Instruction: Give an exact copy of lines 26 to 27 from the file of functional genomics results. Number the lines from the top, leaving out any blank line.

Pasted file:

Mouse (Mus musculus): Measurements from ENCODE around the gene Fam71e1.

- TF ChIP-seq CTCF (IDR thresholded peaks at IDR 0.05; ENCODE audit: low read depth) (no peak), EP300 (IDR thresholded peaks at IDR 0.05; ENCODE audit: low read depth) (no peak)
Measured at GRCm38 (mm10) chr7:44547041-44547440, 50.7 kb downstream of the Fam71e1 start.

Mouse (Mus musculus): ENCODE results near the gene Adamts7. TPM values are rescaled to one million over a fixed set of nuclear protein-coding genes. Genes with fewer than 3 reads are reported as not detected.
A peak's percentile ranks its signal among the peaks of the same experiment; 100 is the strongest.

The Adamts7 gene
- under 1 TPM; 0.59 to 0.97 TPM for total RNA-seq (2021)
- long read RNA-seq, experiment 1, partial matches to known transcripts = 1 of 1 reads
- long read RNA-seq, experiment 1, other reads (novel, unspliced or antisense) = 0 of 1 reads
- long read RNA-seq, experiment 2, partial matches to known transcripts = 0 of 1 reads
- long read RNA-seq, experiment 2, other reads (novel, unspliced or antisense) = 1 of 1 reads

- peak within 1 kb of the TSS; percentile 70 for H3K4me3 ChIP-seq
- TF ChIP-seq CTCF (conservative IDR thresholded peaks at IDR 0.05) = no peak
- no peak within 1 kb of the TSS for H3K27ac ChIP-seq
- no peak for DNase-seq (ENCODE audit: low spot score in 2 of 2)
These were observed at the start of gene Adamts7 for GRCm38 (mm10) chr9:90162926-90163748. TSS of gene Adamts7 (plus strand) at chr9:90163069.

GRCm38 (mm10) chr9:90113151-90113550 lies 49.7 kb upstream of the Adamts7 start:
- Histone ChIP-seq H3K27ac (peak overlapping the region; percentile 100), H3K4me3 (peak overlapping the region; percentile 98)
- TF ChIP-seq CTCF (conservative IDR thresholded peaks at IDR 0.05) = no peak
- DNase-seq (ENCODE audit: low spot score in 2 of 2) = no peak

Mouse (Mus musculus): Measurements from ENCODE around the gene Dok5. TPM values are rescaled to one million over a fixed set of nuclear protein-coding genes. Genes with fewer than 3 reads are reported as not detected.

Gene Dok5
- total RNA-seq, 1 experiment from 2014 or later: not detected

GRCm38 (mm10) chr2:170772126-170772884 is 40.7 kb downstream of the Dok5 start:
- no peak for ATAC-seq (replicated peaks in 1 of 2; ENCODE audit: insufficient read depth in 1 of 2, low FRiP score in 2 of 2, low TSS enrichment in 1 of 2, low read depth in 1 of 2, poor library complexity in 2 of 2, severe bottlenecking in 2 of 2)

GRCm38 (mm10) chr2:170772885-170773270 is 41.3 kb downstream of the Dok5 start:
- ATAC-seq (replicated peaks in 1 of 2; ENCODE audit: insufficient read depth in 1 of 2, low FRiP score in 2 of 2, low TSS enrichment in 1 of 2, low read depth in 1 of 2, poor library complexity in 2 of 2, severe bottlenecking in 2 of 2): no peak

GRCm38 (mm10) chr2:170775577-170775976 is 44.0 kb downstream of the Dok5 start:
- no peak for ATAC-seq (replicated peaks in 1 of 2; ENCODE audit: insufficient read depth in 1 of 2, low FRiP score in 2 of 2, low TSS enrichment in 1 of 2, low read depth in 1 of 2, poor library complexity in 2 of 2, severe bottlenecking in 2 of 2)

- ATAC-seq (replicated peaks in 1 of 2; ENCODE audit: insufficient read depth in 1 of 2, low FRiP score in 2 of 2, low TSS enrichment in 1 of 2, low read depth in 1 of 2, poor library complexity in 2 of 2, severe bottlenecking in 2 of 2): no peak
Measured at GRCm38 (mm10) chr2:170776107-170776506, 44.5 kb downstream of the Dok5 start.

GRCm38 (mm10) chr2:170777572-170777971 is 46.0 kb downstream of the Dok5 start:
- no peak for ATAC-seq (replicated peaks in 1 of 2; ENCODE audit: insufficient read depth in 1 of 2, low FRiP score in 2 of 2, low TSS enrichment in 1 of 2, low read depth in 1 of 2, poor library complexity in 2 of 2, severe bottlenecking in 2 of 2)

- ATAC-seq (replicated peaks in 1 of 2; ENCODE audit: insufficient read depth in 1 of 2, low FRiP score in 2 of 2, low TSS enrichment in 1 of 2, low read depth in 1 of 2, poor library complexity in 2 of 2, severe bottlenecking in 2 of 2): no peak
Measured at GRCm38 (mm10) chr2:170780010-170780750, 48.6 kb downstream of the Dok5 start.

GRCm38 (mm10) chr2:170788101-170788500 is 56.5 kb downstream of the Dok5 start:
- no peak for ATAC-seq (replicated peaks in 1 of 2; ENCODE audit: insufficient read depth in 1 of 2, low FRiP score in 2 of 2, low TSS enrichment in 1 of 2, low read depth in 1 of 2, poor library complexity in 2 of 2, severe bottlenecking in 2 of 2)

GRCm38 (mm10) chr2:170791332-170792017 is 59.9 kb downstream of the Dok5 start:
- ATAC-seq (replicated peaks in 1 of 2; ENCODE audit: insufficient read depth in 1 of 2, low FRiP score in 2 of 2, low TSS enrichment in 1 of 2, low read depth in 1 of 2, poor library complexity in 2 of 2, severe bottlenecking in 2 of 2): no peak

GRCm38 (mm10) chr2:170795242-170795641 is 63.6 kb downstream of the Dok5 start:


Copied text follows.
GRCm38 (mm10) chr2:170772885-170773270 is 41.3 kb downstream of the Dok5 start:
- ATAC-seq (replicated peaks in 1 of 2; ENCODE audit: insufficient read depth in 1 of 2, low FRiP score in 2 of 2, low TSS enrichment in 1 of 2, low read depth in 1 of 2, poor library complexity in 2 of 2, severe bottlenecking in 2 of 2): no peak